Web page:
Strategy 2020 Midterm Review
Midterm Review of Strategy 2020: Meeting the Challenges of a Transforming Asia and Pacific
The midterm review (MTR) of Strategy 2020 is the culmination of a year-long process that was announced at the Annual Meeting of the Board of Governors of ADB in May 2013. ADB President Takehiko Nakao approved an Action Plan to implement the outcomes of the Strategy 2020 MTR.
The MTR finds that ADB has closely aligned its operations with Strategy 2020’s three strategic agendas of inclusive economic growth, environmentally sustainable growth, and regional integration. During 2008–2012, more than 80% of ADB operations were in Strategy 2020’s five core areas—infrastructure, environment, regional cooperation and integration, finance sector development, and education. Infrastructure operations were the main channel of contribution to the three strategic agendas.
Strategic Priorities up to 2020
The MTR concludes that Strategy 2020 remains valid and relevant in its broad strategic directions to address the development challenges of a transforming Asia and Pacific. However, the region is changing fast—and so must ADB. The following 10 priorities together will determine ADB’s strategic focus leading up to 2020. The first seven priorities seek to sharpen and rebalance ADB operations, and strengthen their responsiveness to the changing business environment. The remaining three aim to increase ADB's capacity and effectiveness.
- Poverty reduction and inclusive economic growth. ADB will pursue its vision of a region free of poverty—eradicating extreme poverty and reducing vulnerability and inequality—by expanding its support for achieving rapid and inclusive economic growth.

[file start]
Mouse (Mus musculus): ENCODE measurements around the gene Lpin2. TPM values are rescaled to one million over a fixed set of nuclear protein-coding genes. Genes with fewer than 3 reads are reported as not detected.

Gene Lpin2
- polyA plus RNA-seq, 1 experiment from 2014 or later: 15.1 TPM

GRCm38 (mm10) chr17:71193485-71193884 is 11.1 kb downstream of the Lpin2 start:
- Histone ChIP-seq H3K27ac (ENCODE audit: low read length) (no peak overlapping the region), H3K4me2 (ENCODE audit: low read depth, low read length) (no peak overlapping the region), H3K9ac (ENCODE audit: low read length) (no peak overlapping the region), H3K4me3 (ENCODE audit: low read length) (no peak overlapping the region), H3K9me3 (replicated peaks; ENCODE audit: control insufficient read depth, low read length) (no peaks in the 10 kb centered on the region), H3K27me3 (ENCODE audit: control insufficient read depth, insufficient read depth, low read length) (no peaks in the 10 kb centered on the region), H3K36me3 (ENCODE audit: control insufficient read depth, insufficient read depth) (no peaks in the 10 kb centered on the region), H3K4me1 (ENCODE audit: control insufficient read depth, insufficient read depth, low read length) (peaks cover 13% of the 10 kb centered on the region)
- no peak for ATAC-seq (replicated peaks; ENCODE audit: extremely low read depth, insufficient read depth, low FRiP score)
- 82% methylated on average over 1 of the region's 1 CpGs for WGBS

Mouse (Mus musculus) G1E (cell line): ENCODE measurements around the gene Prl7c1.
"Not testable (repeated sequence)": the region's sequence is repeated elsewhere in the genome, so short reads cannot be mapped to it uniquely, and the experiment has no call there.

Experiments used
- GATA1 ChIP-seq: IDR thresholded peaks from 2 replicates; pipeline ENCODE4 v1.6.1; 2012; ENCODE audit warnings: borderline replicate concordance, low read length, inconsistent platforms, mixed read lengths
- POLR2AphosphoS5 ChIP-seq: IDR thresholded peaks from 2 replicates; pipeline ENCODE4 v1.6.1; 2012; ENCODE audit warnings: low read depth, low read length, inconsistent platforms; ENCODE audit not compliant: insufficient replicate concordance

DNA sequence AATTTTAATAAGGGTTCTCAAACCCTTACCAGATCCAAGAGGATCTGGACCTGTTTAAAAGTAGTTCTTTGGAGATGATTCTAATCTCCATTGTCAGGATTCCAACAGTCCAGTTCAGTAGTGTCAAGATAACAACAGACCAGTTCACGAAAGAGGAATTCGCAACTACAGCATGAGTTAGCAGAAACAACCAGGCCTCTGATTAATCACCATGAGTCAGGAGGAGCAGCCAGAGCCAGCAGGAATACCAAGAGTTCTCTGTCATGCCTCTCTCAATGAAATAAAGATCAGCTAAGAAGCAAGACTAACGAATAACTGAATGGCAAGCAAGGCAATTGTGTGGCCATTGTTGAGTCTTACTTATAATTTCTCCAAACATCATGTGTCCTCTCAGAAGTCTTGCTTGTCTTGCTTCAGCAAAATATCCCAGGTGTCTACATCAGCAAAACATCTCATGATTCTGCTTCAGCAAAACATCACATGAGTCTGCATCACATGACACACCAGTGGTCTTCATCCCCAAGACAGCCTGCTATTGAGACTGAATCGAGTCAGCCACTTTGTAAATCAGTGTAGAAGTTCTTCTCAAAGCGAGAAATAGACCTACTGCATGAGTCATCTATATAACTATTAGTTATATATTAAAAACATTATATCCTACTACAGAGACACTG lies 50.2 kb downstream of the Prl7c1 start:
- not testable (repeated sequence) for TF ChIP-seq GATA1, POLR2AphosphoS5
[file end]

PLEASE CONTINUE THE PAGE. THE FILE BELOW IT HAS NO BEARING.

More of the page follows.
- Environment and climate change. With the region facing serious environmental challenges, ADB will scale up its support for climate change adaptation, while maintaining its assistance for mitigation through clean energy and energy efficiency projects and sustainable transport.
- Regional cooperation and integration. ADB will expand regional connectivity and extend value chains by supporting cross-border infrastructure investments and connecting economic hubs to increase trade and commercial opportunities.
- Infrastructure development. Infrastructure will remain the main focus of ADB operations. ADB will strengthen outcomes of infrastructure projects by improving sector engagement, technical designs, and implementation.
- Middle-income countries. As a large majority of its DMCs attain middle-income country (MIC) status by 2020, ADB will sharpen its strategic approach to stay relevant and responsive to their development needs.
- Private sector development and operations. ADB will systematically expand assistance for private sector development and operations to 50% of annual operations by 2020. It will strengthen the business environments in DMCs to promote private investment. In addition to being a project financier, ADB will become a more active project developer.
- Knowledge solutions. A “One ADB” approach will be adopted for all ADB departments to work together to provide knowledge solutions. Resident missions will seek knowledge partnerships and dialogue opportunities with DMCs and coordinate ADB support.
- Financial resources and partnerships. The region continues to need large-scale development financing. ADB cannot remain relevant without a certain scale of operations backed by adequate financial resources. ADB will enhance its lending capacity, including through considering combining Asian Development Fund’s lending operations with the Ordinary Capital Resources balance sheet.
- Delivering value for money in ADB. ADB will seek to increase its efficiency, effectiveness, and institutional economy. To support better project implementation, business processes—particularly ADB’s procurement system—will be reformed and rationalized.
- Organizing to meet new challenges. ADB will comprehensively strengthen its staff skills, incentives, and institutional arrangements to become a more dynamic, agile, and innovative institution.